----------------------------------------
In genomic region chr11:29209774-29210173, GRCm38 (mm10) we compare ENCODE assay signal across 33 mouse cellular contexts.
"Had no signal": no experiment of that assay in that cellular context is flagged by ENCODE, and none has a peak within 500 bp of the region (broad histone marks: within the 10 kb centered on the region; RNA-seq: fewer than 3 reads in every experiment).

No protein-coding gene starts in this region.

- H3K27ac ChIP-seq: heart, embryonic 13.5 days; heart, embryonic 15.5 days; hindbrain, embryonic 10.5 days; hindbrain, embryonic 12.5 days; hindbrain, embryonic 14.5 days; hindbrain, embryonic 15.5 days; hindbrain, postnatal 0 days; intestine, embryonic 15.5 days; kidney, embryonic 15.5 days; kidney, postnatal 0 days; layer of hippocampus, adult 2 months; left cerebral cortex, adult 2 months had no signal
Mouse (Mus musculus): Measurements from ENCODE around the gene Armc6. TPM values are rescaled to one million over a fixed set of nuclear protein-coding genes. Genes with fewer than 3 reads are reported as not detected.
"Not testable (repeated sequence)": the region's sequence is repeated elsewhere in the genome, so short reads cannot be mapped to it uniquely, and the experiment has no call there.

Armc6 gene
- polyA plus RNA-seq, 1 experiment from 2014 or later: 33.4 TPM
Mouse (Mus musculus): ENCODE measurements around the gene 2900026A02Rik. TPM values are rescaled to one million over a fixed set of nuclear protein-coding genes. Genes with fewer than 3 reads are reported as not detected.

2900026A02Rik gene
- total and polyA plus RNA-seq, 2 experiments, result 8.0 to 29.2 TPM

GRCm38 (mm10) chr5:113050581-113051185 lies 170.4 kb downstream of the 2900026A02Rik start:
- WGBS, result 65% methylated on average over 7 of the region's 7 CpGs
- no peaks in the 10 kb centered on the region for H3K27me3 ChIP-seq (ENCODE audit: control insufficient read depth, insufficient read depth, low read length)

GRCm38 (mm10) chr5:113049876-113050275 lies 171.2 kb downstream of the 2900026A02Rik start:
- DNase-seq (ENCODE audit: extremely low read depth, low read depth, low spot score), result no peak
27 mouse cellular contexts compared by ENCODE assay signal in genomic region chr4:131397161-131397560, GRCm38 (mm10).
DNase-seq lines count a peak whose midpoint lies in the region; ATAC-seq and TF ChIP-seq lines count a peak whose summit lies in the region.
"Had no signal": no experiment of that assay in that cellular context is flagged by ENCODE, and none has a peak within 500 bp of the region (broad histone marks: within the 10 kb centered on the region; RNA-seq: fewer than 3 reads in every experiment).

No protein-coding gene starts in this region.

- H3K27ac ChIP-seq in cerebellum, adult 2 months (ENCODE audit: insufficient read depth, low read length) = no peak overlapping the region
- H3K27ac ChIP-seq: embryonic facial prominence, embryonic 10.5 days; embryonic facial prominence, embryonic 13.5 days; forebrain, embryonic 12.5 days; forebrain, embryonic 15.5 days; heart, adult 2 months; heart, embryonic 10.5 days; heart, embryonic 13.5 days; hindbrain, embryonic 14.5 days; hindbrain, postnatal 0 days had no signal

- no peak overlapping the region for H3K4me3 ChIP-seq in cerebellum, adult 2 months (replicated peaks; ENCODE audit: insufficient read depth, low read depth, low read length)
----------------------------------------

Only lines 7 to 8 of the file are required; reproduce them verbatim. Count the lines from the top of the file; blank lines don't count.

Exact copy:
Armc6 gene
- polyA plus RNA-seq, 1 experiment from 2014 or later: 33.4 TPM